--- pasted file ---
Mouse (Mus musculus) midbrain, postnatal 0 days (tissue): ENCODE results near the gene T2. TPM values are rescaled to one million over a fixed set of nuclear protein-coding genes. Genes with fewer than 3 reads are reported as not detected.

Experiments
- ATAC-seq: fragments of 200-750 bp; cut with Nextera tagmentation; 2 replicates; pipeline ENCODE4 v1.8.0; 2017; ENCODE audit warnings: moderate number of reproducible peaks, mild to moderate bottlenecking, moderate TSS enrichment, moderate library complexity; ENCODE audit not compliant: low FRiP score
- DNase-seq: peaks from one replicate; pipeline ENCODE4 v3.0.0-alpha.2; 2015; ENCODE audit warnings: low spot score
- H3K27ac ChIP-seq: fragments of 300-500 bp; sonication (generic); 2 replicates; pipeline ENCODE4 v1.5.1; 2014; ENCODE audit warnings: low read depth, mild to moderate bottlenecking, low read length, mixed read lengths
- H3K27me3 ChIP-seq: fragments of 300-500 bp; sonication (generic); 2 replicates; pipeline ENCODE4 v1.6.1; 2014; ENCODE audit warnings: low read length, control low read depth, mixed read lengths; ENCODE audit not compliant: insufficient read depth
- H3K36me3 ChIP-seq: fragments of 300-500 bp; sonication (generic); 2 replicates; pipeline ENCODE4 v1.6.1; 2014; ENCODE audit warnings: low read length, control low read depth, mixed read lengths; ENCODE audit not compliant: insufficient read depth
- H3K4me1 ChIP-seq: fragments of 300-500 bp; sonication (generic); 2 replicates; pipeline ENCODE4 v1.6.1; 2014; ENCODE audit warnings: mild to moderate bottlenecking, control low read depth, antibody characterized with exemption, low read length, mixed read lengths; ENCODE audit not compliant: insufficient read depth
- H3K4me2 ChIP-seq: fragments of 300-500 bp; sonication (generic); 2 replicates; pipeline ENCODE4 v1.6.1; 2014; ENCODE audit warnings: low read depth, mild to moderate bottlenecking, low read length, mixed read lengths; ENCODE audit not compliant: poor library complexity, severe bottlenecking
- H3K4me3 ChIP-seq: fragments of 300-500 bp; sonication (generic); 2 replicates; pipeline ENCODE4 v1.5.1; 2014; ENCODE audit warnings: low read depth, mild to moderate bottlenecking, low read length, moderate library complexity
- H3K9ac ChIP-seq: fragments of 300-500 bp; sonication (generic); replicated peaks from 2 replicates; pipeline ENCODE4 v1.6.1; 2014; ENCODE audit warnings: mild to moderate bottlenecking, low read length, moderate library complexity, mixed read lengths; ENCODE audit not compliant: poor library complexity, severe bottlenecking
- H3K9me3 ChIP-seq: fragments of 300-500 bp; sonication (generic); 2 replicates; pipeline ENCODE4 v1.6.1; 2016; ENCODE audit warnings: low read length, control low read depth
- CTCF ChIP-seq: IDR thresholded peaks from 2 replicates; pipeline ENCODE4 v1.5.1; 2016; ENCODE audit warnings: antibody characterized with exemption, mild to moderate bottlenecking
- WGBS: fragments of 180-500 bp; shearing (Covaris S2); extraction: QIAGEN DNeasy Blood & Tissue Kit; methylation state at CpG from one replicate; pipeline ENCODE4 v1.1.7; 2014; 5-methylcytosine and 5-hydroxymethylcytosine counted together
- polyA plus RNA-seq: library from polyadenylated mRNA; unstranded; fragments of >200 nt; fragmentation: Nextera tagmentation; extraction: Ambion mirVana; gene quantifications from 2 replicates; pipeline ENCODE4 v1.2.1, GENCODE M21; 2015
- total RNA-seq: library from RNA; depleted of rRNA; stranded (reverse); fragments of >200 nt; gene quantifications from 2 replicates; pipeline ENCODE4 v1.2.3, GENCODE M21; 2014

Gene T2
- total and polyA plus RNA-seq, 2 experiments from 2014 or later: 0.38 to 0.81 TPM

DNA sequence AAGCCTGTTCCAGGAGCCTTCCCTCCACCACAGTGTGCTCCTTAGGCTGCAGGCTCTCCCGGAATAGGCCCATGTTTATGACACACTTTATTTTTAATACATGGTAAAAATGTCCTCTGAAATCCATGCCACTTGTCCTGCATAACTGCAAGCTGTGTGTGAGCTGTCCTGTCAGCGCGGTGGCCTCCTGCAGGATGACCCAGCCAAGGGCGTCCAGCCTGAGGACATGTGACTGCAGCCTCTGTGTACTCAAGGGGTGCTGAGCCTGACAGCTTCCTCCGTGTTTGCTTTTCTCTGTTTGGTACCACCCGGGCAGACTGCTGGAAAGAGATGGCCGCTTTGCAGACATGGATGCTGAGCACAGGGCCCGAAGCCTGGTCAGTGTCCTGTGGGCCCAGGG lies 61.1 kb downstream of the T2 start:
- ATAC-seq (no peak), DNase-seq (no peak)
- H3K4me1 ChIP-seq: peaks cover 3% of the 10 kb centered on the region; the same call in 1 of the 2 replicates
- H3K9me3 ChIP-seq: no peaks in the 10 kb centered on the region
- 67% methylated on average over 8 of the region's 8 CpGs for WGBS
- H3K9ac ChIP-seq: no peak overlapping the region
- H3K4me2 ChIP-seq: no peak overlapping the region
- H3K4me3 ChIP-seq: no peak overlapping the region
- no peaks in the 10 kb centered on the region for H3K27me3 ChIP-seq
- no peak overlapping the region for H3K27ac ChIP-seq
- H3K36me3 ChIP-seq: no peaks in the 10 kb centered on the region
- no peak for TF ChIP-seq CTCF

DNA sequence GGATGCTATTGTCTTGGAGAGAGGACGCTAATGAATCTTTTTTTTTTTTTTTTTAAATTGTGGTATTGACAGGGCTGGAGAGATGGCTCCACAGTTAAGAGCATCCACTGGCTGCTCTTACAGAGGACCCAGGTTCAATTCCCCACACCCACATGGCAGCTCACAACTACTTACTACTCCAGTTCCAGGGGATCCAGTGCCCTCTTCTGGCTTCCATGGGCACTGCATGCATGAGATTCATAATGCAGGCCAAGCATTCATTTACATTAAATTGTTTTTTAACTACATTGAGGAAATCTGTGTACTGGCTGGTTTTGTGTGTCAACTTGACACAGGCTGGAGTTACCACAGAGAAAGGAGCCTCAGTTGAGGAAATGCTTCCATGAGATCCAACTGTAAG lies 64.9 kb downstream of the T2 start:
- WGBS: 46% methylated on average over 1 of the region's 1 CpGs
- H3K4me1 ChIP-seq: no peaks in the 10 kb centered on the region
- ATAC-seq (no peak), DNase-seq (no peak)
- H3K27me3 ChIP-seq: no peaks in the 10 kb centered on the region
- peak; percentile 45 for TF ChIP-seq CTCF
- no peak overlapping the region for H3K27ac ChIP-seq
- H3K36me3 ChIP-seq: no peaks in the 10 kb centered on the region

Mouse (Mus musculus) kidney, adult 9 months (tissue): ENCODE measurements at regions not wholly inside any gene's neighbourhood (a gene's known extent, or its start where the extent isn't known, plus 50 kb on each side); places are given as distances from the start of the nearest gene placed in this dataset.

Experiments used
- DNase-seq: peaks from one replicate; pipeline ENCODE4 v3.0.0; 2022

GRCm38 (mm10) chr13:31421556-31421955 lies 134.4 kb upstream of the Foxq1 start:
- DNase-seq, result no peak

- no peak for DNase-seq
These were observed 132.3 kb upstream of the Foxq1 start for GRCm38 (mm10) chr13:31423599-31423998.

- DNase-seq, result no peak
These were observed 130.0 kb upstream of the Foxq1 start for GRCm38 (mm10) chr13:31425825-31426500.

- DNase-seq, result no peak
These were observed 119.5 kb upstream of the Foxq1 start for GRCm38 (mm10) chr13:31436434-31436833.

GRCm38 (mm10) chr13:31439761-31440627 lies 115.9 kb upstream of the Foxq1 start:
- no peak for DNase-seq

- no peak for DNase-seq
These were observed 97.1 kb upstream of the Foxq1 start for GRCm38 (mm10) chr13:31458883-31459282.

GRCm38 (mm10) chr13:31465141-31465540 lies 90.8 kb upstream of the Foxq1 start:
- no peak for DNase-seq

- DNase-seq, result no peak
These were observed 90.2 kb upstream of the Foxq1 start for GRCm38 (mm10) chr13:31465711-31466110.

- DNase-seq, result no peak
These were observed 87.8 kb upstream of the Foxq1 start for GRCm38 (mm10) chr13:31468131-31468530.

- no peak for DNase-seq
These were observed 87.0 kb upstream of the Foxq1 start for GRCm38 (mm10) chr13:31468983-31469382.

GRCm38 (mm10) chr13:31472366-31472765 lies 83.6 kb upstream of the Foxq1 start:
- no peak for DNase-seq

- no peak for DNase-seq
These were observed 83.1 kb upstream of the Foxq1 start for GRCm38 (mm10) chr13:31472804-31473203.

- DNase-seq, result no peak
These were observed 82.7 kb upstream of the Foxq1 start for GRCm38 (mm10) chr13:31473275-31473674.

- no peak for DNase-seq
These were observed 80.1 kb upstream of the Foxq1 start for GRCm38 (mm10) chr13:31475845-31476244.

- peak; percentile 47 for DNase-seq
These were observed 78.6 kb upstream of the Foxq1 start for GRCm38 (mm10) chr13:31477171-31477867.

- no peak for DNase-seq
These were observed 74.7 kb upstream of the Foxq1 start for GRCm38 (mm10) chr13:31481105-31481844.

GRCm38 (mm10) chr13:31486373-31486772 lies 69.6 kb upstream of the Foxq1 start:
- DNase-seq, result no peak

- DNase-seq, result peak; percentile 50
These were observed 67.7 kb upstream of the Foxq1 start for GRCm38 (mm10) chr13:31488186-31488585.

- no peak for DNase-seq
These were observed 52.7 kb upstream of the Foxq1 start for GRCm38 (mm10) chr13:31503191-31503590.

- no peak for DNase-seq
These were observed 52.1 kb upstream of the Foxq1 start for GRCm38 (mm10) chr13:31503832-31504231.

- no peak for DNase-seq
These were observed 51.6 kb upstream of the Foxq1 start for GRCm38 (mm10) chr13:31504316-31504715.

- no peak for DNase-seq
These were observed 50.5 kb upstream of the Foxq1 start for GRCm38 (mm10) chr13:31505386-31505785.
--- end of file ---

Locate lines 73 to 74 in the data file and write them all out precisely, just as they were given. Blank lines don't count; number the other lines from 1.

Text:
These were observed 74.7 kb upstream of the Foxq1 start for GRCm38 (mm10) chr13:31481105-31481844.

GRCm38 (mm10) chr13:31486373-31486772 lies 69.6 kb upstream of the Foxq1 start: